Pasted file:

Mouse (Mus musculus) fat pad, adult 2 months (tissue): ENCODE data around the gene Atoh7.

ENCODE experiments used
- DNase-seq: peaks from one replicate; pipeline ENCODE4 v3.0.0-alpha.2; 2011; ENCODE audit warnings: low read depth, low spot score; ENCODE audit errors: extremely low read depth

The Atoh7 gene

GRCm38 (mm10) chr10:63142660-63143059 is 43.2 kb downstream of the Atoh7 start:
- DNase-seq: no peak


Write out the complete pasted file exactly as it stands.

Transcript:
Mouse (Mus musculus) fat pad, adult 2 months (tissue): ENCODE data around the gene Atoh7.

ENCODE experiments used
- DNase-seq: peaks from one replicate; pipeline ENCODE4 v3.0.0-alpha.2; 2011; ENCODE audit warnings: low read depth, low spot score; ENCODE audit errors: extremely low read depth

The Atoh7 gene

GRCm38 (mm10) chr10:63142660-63143059 is 43.2 kb downstream of the Atoh7 start:
- DNase-seq: no peak